Note: In the questions below, the correct answer is identified with an asterisk
A budget is a formal written statement of management’s plans for the future expressed in financial terms.
The basic budgeting process consists of four steps:
(1) List the items to be included in the budget
(2) Summarize what is known about how each item in the budget is expected to change in the future.
(3) Apply the expected changes to each budget item to produce the budget
If your sales this year were $37,250,000 and you were forecasting 17 percent growth for next year, then your next year’s sales would be $54,250,000.
If ratios computed on forecasted “pro forma” financial statements are out of acceptable tolerances, it is an indication that the forecast is faulty and must be redone.
The company’s average annual sales growth rate from 2005 through 2009 was:
Assume that your firm wants its Inventory Turnover ratio next year to be 7x. Cost of goods Sold is forecasted to be $6,992. What will the forecasted inventory balance have to be to achieve a Turnover ratio of 7x?
d. Can’t tell without further information
Kenney Corporation recently reported the following income statement for 2009 (numbers are in millions of dollars):
Sales $7,000 x 1.10 = $7,700
Total operating costs 3,000 x 1.10 = 3,300
EBIT 4,000 4,400
Interest 200 200
Earnings before tax (EBT) 3,800 4,200
Taxes (40%) 1,520 1,680
Net income $2,280 $2,520
Dividends (50%) 1,260
Addition to retained earnings $1,260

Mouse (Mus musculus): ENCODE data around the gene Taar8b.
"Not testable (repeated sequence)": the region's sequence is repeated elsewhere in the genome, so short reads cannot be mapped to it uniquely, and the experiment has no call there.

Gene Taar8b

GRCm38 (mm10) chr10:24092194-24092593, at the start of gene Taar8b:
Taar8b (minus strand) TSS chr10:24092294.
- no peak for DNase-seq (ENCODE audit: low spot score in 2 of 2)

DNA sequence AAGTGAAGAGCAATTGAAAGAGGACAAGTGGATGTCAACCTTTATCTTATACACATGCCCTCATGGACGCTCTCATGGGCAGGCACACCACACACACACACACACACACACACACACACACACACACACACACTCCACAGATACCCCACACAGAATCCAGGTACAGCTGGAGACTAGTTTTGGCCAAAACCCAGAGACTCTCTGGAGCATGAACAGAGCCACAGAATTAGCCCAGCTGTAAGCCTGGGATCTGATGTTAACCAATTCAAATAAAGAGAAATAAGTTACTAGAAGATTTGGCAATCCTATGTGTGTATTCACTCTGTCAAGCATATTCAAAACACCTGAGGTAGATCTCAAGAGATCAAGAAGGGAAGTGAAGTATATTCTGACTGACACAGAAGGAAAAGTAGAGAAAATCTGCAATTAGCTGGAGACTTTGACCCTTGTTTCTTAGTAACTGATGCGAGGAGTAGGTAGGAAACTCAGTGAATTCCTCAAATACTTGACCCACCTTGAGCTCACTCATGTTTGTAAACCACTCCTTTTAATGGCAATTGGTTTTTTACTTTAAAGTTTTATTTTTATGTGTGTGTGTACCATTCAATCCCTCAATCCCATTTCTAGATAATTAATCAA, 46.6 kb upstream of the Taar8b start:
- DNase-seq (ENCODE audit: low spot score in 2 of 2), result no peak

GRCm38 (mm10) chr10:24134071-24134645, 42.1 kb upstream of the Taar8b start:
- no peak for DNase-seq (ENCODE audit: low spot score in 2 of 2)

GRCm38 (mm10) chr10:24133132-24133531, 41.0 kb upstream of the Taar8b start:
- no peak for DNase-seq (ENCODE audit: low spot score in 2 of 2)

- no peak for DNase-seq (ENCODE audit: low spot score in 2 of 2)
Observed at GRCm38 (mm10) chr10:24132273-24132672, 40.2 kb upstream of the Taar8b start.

The company forecasts that its sales will increase by 10 percent in 2010 and its operating costs will increase in proportion to sales. The company’s interest expense is expected to remain at $200 million, and the tax rate will remain at 40 percent. The company plans to pay out 50 percent of its net income as dividends, the other 50 percent will be additions to retained earnings. What is the forecasted addition to retained earnings for 2010?
If you constructed a set of pro forma financial statements for 2010 and found that projected Total Assets exceeded projected Total Liabilities and Equity by $11,250, you would know that:
a. your forecasting method is inaccurate
b. your forecasting assumptions or calculations must be in error, because projected Assets
and projected Liabilities and Equity must always balance
c. you must arrange for $11,250 in additional financing
d. your firm will have $11,250 of excess funds available in 2010
Consider the following condensed Income Statement:
Sales $8,000,000 x 1.15 = $9,200,000
COGS 6,500,000 x 1.15 = 7,475,000
Gross Profit 1,500,000 $1,725,000
Sales growth in 2010 is expected to be 15%
If COGS is assumed to vary directly with sales, then Gross Profit for 2010 will be:
Jill’s Wigs Inc. had the following balance sheet last year:
Forecast this year
Cash $ 800 x 2 = $1,600
Accounts receivable 450 x 2 = 900
Inventory 950 x 2 = 1,900
Net fixed assets 34,000 34,000
Total assets $36,200 $38,400
Accounts payable $ 350 x 2 = $ 700
Accrued wages 150 x 2 = 300
Notes payable 2,000 2,000
Mortgage 26,500 26,500
Common stock 3,200 3,200
Retained earnings 4,000 + $1,000 = 5,000
Total liabilities & equity $36,200 $37,700
AFN = $38,400 – $37,700 = $700
Jill has just invented a non-slip wig for men which she expects will cause sales to double from $10,000 to $20,000, increasing net income to $1,000. On Jill’s balance sheet the cash, accounts receivable, and inventory accounts, and the accounts payable and accrued wages accounts all vary directly with sales (that is, when sales changes these accounts change by the same percentage). Jill also feels that she can handle the increase in sales without adding any fixed assets. (1) Will Jill need any outside capital if she pays no dividends? (2) If so, how much?
a. No; zero
b. Yes; $7,700
c. Yes; $1,700
d. Yes; $700
e. No; there will be a $700 surplus.
End of quiz
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